What does God’s sovereignty have to do with the subject of this book? Everything. The very reason many contemporary churches embrace pragmatic methodology is that they lack any understanding of God’s sovereignty in the salvation of the elect. They lose confidence in the power of God to use the preached gospel to reach hardened unbelievers. That’s why they approach evangelism as a marketing problem. Their methodology is shaped accordingly.
More than thirty years ago, J. I. Packer wrote,
If we forget that it is God’s prerogative to give results when the gospel is preached, we shall start to think that it is our responsibility to secure them. And if we forget that only God can give faith, we shall start to think that the making of converts depends, in the last analysis, not on God, but on us, and that the decisive factor is the way in which we evangelize. And this line of thought, consistently followed through, will lead us far astray.
Let us work this out. If we regarded it as our job, not simply to present Christ, but actually to produce converts—to evangelize, not only faithfully, but also successfully—our approach to evangelism would become pragmatic and calculating. We should conclude that our basic equipment, both for personal dealing and for public preaching, must be twofold. We must have, not merely a clear grasp of the meaning and application of the gospel, but also an irresistible technique for inducing a response. We should, therefore, make it our business to try and develop such a technique. And we should evaluate all evangelism, our own and other people’s, by the criterion, not only of the message preached, but also of visible results. If our own efforts were not bearing fruit, we should conclude that our technique still needed improving. If they were bearing fruit, we should conclude that this justified the technique we had been using. We should regard evangelism as an activity involving a battle of wills between ourselves and those to whom we go, a battle in which victory depends on our firing off a heavy enough barrage of calculated effects.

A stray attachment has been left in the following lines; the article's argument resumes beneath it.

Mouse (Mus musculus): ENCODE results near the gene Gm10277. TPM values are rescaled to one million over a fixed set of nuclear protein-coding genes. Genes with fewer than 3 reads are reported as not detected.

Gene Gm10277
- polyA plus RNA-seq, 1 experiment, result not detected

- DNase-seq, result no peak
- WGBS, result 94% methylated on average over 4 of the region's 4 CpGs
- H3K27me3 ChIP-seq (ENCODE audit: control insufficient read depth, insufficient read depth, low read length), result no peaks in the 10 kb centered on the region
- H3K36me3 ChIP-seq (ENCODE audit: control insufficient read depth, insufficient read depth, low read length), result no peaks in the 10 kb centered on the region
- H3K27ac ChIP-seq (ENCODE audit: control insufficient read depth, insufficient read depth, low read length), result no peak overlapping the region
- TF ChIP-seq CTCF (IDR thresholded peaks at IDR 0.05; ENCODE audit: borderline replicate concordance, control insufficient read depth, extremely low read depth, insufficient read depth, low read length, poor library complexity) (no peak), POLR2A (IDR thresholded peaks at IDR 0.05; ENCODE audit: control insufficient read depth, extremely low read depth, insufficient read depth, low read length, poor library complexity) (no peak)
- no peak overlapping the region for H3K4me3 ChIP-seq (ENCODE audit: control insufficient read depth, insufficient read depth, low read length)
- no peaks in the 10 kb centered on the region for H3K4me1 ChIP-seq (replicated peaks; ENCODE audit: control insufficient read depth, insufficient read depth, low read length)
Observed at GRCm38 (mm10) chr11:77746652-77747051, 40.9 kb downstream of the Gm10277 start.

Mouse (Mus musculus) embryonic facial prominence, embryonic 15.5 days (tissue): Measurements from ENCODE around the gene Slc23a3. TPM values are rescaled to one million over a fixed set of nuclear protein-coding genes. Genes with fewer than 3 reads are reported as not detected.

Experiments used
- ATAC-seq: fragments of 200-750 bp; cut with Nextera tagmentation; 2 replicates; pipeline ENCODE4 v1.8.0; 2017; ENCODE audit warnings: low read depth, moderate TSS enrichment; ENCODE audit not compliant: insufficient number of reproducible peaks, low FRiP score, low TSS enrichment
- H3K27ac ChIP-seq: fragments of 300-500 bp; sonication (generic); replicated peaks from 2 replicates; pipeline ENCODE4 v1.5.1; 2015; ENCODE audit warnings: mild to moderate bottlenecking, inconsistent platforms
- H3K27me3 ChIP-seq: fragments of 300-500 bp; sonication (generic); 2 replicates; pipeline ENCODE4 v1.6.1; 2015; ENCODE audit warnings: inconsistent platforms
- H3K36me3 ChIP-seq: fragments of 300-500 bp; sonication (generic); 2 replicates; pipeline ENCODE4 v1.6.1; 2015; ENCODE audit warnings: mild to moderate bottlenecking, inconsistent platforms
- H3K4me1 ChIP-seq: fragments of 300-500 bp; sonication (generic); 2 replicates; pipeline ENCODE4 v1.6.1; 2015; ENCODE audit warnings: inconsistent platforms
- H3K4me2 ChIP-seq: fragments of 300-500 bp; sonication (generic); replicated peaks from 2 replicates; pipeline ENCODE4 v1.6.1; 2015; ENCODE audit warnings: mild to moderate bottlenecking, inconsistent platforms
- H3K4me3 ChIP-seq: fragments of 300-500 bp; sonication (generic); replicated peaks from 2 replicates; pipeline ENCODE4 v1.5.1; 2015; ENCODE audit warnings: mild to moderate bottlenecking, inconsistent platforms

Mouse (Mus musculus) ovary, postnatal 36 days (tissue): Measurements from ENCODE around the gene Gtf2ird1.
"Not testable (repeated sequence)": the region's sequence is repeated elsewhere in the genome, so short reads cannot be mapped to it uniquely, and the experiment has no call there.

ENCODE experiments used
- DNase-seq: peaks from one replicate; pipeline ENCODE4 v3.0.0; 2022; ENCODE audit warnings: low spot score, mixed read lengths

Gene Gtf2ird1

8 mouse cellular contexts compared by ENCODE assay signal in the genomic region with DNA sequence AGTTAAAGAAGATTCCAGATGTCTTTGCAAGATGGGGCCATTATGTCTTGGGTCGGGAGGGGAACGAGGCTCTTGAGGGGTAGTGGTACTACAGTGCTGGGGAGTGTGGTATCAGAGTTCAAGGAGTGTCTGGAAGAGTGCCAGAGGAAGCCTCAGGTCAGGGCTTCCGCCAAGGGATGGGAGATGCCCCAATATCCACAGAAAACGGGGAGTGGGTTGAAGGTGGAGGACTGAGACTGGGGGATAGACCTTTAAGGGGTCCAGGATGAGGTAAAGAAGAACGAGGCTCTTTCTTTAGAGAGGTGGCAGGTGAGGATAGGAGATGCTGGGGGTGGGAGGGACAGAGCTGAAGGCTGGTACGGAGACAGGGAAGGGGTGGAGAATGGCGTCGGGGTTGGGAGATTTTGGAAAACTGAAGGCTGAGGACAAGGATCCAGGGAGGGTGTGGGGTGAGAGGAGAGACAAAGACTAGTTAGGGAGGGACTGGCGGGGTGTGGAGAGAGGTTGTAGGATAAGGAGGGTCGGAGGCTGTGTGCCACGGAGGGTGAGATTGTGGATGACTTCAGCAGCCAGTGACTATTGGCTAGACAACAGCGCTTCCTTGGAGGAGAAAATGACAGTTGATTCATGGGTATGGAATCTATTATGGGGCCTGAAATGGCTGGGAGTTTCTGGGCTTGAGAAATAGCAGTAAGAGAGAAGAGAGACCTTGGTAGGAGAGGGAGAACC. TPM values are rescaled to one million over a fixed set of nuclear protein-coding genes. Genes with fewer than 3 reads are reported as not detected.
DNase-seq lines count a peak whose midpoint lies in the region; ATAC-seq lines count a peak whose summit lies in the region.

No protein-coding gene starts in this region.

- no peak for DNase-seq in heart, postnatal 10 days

What Packer was warning against is exactly the kind of thinking that has given rise to the user-friendly church and its market-driven, pragmatic philosophy.
Actually, the pragmatic approach to ministry is nothing new. It has roots deep in American church history. The main was not made by Harry Emerson Fosdick, Norman Vincent Peale, Robert Schuller, or any other contemporary advocate of pragmatism. They, along with others, have followed the influence of another man—early nineteenth-century evangelist Charles G. Finney.
Charles Finney got off on the wrong foot when he dismissed the orthodox view of divine election as “an exercise of arbitrary sovereignty.” He rejected the doctrine that conversion is wholly a work of God. He taught instead that faith is fundamentally a human decision and that salvation is secured by the sinner’s own movement toward God.
Although Finney’s fundamental theological error was his rejection of God’s sovereignty, that led inevitably to other errors in his teaching. He concluded that people are sinners by choice, not by nature. He believed the purpose of evangelism should therefore be to convince people to choose differently—or as many would say today, “make a decision for Christ.” The sinner’s choice—not God’s—therefore became the determinative issue in conversion. The means of moving out of darkness into light was in Finney’s opinion nothing more than a simple act of the human will. The preacher’s task was to secure a decision of faith, applying whatever means proved useful. Finney introduced “new measures” (unconventional methodology) into his ministry, often using techniques whose sole design was to shock and intrigue apathetic churchgoers. He was willing to implement virtually any means that would elicit the desired response from his audiences.
Charles Finney’s approach to ministry thus foreshadowed and laid the foundation for modern pragmatism. His teaching and his methods have colored much of American evangelism for the past century and a half. He could rightly be called the father of evangelical pragmatism. The modern market-driven ministry is simply a culmination of the movement Finney began (see Appendix 2). We would expect those who reject the biblical doctrine of God’s sovereignty to follow Finney, but not those who say they affirm it. Their pragmatism becomes a denial of their theology—a kind of spiritual schizophrenia.
The above is an Excerpt From Ashamed of the Gospel: When the Church Becomes Like the World (page 167), Dr. John MacArthur